Cooperation seems to be the overarching theme of the week in Europe, with Belgium, the UK, and the UAE announcing initiatives that take a collaborative approach to combating financial crime.
In Belgium, The Brussels Times reported on Friday, June 18, that Febelfin, the nonprofit financial sector federation, has launched a consultation platform to fight money laundering. The platform will provide interested public and private entities a forum to share knowledge, give feedback, and exchange ideas on the current AML/CFT landscape — from the risks and trends to the various regulatory obligations. Assuralia, the National Bank of Belgium, the Financial Services and Markets Authority, and the Financial Intelligence Processing Unit have signed on as partners to the initiative.
Febelfin has introduced the platform in hopes that it will encourage a higher level of collaboration between the financial sector and public authorities. The Brussels Times goes on to say that the nonprofit would like to follow the example the UK has set in facilitating information sharing between financial institutions, law enforcement, and regulators. Per Febelfin, that collaboration made it possible for UK law enforcement to seize over £56 million (€65.3 million) and detect 5,000 suspicious accounts.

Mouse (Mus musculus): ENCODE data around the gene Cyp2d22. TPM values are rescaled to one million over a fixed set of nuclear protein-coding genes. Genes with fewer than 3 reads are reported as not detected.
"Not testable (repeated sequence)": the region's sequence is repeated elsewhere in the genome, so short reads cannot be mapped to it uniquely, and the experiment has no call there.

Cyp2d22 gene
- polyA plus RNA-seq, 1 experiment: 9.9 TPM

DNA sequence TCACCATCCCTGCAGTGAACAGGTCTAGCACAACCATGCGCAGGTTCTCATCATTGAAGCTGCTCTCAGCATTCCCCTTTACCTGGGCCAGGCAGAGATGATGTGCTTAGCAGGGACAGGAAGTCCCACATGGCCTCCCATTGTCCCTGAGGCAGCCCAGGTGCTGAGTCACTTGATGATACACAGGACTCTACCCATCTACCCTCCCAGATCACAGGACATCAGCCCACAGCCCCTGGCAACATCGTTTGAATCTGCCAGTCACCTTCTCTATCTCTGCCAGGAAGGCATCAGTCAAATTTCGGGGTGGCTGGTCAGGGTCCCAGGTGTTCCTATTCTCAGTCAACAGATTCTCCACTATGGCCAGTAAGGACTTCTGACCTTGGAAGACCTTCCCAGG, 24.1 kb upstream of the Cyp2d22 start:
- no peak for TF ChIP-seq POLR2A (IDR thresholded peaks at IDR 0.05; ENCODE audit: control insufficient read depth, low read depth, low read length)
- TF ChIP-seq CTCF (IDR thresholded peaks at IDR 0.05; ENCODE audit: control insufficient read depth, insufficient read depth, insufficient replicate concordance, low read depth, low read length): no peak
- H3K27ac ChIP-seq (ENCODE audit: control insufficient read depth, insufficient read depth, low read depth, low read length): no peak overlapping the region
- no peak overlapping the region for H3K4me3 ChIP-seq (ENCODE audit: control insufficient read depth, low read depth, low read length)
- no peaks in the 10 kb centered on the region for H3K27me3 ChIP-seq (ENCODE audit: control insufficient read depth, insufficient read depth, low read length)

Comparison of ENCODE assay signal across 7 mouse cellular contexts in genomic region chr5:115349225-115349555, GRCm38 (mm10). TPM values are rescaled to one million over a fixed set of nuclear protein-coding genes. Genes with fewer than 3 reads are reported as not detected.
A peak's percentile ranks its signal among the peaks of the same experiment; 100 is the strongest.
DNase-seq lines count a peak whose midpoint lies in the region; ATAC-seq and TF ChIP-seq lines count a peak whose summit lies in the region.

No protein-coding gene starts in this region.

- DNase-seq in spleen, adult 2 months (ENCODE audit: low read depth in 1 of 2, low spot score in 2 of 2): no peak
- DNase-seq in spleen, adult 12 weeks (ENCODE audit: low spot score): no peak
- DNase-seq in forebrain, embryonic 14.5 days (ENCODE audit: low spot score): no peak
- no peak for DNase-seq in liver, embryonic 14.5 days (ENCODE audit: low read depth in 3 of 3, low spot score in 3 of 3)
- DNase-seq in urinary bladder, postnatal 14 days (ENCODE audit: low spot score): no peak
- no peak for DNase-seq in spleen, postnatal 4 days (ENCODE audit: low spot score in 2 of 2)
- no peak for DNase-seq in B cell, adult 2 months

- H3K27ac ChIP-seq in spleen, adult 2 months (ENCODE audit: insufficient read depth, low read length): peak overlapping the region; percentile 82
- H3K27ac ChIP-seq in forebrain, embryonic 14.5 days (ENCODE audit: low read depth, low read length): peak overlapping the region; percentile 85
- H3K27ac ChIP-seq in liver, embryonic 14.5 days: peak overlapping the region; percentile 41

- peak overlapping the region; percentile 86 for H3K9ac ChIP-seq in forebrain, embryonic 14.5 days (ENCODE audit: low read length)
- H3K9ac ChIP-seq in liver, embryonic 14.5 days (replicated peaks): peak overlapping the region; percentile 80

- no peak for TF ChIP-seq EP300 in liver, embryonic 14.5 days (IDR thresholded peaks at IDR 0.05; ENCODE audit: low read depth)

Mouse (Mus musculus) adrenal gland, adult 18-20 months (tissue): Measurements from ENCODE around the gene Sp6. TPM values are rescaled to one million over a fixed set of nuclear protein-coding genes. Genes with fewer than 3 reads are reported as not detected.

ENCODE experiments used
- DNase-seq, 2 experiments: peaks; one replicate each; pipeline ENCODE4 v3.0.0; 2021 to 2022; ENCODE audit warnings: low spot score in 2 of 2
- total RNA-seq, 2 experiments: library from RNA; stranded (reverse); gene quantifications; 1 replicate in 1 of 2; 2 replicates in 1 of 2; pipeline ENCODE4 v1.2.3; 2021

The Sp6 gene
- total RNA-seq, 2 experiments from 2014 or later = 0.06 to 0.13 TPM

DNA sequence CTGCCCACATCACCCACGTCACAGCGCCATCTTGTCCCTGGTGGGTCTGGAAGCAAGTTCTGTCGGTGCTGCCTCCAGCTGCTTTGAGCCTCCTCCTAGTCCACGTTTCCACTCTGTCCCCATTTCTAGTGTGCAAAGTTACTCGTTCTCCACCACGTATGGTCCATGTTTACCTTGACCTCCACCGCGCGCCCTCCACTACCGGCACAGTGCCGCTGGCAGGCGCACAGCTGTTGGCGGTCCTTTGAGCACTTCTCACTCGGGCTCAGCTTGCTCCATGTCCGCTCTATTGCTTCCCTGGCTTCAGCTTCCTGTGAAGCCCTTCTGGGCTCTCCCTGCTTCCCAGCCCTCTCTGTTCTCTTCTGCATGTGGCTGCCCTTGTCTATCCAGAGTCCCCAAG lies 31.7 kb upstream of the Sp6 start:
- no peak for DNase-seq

Belgium isn’t the only country holding the UK up as an example.
On Monday, June 21, the UK and the UAE announced that they just finished a two-week-long conference aimed at improving the UAE’s money-laundering controls. Representatives from the UAE’s Executive Office of Anti-Money Laundering and Counter-Terrorism Financing — which was established earlier this year — met with Her Majesty’s Revenue and Customs (HRMC) and the Serious and Organised Crime Network (SOCnet) to discuss AML/CFT challenges and best practices.
This conference was preceded by several workshops hosted by the HRMC in March and April, where the UK shared its technical expertise with several institutions across the UAE. While several different areas of AML/CFT approaches were discussed, of particular interest were the risks around trade-based money laundering and money service businesses.
It’s also one of a few actions the UAE has taken to shore up its financial crime controls this year, following a warning issued last year by FATF that it was being placed under a year-long observation period. The country has established a special court for money laundering and tax evasion cases. In addition, the central bank has released updated guidance on how financial institutions can spot and report suspicious transactions.
FATF has not given any indication yet as to whether these actions are enough to keep the UAE off its greylist, and it’s too early to tell if any of the measures the UAE is taking will be effective. But it is nevertheless encouraging to see signs of possible improvement.